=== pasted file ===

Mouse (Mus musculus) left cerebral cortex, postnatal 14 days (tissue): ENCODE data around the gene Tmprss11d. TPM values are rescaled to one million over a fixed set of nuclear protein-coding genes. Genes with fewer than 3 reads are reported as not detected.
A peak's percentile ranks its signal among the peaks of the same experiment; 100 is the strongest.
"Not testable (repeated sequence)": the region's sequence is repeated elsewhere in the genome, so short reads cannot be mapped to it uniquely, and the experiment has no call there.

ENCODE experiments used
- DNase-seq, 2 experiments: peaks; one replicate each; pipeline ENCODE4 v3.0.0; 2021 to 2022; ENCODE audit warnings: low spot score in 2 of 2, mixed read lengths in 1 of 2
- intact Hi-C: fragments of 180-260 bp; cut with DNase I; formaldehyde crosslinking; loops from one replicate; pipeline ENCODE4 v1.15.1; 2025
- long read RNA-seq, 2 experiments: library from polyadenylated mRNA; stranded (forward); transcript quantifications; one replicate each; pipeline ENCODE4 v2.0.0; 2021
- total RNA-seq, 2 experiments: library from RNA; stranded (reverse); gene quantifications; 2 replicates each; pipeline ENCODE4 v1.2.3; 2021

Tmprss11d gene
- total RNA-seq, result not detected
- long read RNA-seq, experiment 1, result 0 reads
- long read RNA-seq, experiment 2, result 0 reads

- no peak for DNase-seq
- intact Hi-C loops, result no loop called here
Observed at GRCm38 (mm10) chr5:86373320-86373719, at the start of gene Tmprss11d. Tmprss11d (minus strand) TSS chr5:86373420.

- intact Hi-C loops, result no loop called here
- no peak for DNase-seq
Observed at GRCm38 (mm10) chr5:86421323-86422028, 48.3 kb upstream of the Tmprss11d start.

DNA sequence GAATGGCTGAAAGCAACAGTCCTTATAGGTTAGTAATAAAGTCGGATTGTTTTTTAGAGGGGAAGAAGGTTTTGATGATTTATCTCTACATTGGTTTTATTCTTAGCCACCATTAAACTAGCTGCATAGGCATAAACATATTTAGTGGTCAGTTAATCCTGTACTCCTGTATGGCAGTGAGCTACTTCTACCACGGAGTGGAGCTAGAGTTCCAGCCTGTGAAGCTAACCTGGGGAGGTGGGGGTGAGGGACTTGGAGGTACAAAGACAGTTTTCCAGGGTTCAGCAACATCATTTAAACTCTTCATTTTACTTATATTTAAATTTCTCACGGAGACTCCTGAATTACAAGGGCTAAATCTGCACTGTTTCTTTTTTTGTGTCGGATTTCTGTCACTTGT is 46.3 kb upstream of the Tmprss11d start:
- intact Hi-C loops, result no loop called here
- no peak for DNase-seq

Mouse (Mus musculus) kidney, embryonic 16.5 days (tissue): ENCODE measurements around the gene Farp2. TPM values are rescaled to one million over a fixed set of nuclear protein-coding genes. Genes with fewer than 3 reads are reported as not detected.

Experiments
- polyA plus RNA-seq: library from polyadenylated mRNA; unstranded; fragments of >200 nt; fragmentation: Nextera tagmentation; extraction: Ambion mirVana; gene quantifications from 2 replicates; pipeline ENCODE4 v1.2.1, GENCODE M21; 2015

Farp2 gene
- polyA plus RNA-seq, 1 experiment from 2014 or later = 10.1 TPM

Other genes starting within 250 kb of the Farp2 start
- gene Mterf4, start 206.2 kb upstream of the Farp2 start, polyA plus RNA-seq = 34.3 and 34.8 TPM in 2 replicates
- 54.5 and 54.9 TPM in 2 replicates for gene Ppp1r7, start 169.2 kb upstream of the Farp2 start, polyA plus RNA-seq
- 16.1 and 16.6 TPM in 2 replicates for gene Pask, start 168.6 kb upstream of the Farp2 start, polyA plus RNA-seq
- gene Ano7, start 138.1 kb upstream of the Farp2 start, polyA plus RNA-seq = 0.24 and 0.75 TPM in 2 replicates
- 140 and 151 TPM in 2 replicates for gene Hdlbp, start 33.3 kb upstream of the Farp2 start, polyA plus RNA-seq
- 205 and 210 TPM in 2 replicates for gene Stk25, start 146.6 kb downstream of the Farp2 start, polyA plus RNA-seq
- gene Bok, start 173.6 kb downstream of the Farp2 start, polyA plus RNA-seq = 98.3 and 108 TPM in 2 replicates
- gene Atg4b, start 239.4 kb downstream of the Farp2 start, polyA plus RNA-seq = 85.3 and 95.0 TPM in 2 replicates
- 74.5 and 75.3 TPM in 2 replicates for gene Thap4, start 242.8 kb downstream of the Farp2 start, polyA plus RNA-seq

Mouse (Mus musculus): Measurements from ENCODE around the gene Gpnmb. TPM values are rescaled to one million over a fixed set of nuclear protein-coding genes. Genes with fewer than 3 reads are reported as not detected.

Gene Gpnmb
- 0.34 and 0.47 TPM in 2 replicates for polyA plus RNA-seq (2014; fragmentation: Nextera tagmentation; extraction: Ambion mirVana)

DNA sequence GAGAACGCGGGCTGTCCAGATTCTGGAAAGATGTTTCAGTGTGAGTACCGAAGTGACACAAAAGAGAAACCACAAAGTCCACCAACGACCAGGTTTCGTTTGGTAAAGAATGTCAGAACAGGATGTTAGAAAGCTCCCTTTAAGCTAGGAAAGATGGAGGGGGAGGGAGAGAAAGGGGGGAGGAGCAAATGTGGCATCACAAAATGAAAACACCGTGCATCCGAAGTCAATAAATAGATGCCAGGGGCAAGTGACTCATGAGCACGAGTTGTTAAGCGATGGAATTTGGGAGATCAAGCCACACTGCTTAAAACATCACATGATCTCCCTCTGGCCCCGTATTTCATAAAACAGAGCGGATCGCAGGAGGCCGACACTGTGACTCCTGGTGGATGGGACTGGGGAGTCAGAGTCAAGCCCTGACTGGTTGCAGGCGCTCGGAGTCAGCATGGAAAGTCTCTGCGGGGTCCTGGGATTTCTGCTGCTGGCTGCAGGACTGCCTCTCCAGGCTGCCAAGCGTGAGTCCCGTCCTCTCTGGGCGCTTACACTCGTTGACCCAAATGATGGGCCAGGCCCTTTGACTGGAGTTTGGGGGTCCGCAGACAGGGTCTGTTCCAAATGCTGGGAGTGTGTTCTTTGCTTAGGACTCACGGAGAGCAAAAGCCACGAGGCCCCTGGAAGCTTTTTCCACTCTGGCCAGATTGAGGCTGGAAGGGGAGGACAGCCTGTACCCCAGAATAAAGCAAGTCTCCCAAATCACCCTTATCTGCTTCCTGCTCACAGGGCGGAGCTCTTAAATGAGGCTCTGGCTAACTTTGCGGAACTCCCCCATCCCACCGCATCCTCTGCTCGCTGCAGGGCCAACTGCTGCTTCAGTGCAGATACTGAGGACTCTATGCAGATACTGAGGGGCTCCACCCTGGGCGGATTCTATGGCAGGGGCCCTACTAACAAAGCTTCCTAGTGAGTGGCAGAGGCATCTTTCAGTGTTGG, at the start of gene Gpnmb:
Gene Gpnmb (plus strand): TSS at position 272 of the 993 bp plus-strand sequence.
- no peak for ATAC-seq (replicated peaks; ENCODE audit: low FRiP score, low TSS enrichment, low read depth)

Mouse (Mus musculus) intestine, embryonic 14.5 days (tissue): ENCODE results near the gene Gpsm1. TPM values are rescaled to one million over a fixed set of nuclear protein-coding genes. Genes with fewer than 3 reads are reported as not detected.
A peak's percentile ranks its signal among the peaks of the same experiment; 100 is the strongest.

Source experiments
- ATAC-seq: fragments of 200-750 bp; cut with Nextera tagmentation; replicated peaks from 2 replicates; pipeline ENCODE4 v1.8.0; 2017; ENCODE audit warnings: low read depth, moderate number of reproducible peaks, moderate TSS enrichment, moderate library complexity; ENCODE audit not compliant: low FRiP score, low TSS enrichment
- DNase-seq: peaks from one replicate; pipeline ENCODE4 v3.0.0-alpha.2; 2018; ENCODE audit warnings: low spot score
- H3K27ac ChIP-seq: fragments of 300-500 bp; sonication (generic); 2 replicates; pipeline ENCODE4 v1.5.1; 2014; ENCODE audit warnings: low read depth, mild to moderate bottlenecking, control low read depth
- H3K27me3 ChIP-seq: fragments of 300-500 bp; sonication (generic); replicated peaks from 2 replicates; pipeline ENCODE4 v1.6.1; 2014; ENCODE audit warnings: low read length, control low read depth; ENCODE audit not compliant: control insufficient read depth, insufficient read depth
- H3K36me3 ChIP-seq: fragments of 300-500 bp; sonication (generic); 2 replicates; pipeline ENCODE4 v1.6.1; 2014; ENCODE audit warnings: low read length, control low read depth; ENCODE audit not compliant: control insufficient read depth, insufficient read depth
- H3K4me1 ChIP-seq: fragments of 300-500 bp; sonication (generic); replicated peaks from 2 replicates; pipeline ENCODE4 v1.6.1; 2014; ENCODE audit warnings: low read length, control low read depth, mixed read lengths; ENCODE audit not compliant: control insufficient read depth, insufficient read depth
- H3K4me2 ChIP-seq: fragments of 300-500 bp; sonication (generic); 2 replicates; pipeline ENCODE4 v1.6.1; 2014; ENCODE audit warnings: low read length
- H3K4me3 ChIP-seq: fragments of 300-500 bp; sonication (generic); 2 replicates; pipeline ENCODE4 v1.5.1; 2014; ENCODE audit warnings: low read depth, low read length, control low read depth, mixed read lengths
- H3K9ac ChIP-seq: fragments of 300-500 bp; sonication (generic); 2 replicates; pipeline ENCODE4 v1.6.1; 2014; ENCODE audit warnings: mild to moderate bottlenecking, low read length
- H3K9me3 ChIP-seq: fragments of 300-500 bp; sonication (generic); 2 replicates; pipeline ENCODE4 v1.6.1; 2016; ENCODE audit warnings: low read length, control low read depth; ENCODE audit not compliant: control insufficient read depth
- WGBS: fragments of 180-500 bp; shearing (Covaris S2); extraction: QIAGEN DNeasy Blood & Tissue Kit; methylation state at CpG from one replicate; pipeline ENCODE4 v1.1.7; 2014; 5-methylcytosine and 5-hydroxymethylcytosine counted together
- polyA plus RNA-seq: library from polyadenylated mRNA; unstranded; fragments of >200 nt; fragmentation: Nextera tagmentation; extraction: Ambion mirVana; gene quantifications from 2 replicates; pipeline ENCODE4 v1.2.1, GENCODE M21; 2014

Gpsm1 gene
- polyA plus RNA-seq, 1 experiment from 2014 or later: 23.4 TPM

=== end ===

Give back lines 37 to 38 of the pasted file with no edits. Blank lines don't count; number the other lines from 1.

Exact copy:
Mouse (Mus musculus): Measurements from ENCODE around the gene Gpnmb. TPM values are rescaled to one million over a fixed set of nuclear protein-coding genes. Genes with fewer than 3 reads are reported as not detected.

Gene Gpnmb